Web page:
Display CPU Energy Consumption on Apple Silicon with Python

Various methods to access the operating system and their drawbacks

This article discusses how to measure CPU power usage on Apple Silicon using the powermetrics tool and Python. It explores various methods to call system commands from Python, such as using subprocess and regular expressions, and provides different options for handling sudo passwords. The article also highlights the potential security risks involved in calling system commands and working with passwords. Finally, a full example of a function to get CPU power usage is provided.

Background and Usecase

When I need to run predictable tests, I need to have the same starting point. You can't compare the test results if you don't have the same environmental parameter. In the past, I used the CPU temperature, which on Apple silicon is not available in the same manner. Apple used to reduce the performance of a CPU if it got too hot and speed up the fan. This is different on Apple M1 / M2. The replacement is the power consumption of the CPU and GPU. I think these are the even better metrics to make comparable runs.

Powermetrics: Using the SMC (System Management Controller) on Apple Silicon

On MacOS you find a tool called powermetrics. It is located in /usr/bin and therefore just callable. You need to call it with elevated rights. By default, it evaluates all power metrics repeatedly. For our test log entry, we only want to get the power consumption one single time. With the flag -n, you can define how many times the metrics will be evaluated. To limit the output, the grep command can filter on the metrics in milliwatt, which is represented by the string mW or you are going to use "Power:"

sudo powermetrics -n 1 | grep "mW"

#Output will look something like so
#CPU Power: 291 mW
#GPU Power: 1 mW
#ANE Power: 0 mW
#Combined Power (CPU + GPU + ANE): 292 mW

Call it from Python

In Python, there are several ways to call the operating system. Using the subprocess module is the advised way and replace older methods. There are two options. subprocess.run, which is a blocking call and subprocess.popen, which gives you full control over the process and runs it in the background. Diving into popen would go too far and distract from what we want to achieve today:
Let's save this for another discussion.

Option shell=True (not so smart)

Running our "powermetrics" example without any error handling would look like this:

import subprocess
# Define the command to run with sudo
sudo_command = f"sudo powermetrics -n 1 | grep 'CPU Power:' "

# Run the sudo command and capture the output
output = subprocess.check_output(sudo_command, shell=True, universal_newlines=True)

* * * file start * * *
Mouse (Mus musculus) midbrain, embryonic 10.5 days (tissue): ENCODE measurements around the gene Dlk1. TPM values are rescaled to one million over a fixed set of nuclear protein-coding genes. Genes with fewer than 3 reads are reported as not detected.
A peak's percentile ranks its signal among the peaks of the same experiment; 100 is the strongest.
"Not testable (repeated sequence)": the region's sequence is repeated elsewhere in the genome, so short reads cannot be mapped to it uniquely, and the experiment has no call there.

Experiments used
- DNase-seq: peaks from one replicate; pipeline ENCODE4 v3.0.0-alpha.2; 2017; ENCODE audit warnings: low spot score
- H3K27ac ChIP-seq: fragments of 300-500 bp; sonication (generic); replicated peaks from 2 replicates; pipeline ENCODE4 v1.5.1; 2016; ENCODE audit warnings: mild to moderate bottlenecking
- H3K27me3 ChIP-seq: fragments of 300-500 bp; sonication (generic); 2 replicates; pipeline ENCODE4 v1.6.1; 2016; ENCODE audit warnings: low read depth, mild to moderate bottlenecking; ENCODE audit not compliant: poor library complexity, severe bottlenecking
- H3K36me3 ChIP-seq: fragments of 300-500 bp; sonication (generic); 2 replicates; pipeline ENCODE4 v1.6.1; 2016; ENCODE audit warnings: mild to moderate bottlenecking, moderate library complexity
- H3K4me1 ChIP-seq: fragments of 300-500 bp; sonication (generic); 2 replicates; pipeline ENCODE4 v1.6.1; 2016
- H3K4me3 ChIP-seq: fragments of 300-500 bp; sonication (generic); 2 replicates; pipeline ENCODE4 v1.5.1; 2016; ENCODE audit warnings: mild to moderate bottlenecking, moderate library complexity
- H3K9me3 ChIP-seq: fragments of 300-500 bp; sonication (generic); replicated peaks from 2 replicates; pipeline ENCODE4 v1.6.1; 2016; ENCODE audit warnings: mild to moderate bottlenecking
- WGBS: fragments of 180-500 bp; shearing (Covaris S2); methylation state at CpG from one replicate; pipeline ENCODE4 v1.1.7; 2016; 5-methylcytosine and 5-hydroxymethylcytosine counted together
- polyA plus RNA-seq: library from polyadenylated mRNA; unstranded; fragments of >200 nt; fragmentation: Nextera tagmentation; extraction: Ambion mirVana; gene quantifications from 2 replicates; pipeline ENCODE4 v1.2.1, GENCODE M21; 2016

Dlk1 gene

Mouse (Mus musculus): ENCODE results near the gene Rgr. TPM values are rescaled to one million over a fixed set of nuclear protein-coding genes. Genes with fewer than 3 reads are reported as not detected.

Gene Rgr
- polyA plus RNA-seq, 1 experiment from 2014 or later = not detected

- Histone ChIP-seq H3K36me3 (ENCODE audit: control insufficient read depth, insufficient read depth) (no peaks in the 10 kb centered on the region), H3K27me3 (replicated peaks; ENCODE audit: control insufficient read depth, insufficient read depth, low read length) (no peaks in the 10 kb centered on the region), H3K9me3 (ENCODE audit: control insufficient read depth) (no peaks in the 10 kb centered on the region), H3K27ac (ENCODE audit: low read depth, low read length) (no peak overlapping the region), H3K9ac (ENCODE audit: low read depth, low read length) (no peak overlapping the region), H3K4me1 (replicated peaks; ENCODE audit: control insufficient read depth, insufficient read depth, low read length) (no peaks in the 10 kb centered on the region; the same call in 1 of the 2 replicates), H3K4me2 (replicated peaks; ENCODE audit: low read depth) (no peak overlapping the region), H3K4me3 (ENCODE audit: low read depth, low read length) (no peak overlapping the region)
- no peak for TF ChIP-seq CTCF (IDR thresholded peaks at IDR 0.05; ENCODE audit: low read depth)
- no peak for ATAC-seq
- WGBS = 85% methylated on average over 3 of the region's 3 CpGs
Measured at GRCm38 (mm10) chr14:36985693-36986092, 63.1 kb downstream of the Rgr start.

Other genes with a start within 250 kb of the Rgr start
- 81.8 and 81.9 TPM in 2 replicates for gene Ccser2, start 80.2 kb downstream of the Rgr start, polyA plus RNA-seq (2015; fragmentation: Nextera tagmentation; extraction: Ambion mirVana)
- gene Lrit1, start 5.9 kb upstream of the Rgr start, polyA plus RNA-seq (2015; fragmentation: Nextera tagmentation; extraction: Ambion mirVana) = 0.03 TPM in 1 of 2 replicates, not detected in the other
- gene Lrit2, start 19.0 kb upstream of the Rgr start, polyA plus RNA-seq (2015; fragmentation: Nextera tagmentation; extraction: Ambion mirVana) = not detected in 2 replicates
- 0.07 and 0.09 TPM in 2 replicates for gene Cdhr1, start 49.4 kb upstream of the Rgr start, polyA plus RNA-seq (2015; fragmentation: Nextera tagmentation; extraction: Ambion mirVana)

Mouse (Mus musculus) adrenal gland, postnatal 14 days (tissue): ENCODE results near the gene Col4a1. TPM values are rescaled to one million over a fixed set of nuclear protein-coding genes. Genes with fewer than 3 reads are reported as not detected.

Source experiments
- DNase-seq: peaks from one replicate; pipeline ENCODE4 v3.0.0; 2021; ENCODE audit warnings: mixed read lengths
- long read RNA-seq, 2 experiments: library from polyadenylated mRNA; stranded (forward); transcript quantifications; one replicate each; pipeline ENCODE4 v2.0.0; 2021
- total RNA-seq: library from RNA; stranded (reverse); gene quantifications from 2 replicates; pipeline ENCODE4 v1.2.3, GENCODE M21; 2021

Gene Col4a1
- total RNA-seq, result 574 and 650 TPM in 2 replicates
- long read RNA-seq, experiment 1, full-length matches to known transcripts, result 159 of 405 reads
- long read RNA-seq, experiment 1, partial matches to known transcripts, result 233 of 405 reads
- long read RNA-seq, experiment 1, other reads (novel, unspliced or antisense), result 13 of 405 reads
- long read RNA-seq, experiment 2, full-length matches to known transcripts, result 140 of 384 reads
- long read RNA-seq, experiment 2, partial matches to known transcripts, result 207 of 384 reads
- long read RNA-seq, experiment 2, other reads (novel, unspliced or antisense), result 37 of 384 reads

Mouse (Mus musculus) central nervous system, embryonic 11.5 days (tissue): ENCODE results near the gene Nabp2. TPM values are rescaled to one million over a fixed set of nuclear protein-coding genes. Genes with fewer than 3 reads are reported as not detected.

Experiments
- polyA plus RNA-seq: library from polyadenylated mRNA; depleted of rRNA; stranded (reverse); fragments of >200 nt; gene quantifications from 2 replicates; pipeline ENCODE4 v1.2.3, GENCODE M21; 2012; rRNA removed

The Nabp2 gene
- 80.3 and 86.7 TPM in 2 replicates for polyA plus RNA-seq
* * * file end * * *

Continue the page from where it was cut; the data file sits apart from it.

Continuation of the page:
# Print the output

#Output will look something like this
#CPU Power: 98 mW

As we using pipe and grep, we would need to use the option shell=True, which comes with security risk as all the input needs to be properly escaped and validated to avoid shell injection. So better try without the shell=True option.

Option without shell=Ture

The better option is to not use shell=True. We can send just an array of commands and options. Using a pipe and a second command would not work in this option. We don't need the pipe if we use regular expressions (aka regex) to filter out the result we want. To limit the input for the regex, we are adding the option powermetrics --samplers "cpu_power", which only shows CPU power-related metrics.
The regex "CPU Power:\s+(\d+)\s+mW" evaluates the value.

Explaining the regex: It looks for a text which starts with the term "CPU Power:", followed by one or more whitespaces characters, followed by a numeric value which is captured as a group, followed by one or more whitespace characters and ending with the string "mW".

\s+ => one or more whitespace character
(\d+) => numeric value captured as a group

The command match.group(1) captures the first group. If we had two groups, we would use match.group(2).

import subprocess
import re

# Run the powermetrics command with sudo and capture its output
cmd = ["sudo", "powermetrics", "-n", "1", "--samplers", "cpu_power"]
output = subprocess.check_output(cmd, universal_newlines=True)

# Use regular expressions to extract the CPU power usage
pattern = r'CPU Power:\s+(\d+)\s+mW'
match = re.search(pattern, output)
cpu_power = match.group(1)

#Print the value
print(f"Current CPU Power Usage: {cpu_power} mW")

#Expected output something like
#Current CPU Power Usage: 76 mW

Sudo passoword challenges

As powermetrics require elevated rights, we need to use sudo which is protected by the superuser password. Again we have multiple options.

Option 1: Asking the user

If I don't do anything special, the sudo command will ask me. I also can handle this out of Python. If I am using the shell=True option, I can use sudo -S, which takes stdin as input for our password. Using getpass suppress the output to the screen.

import subprocess
import getpass

#Promt the user for a password.
password  = getpass.getpass(prompt="Enter your sudo password: ")

# Define the command to run with sudo
sudo_command = f"echo '{password}' | sudo -S powermetrics -n 1 | grep 'CPU Power' "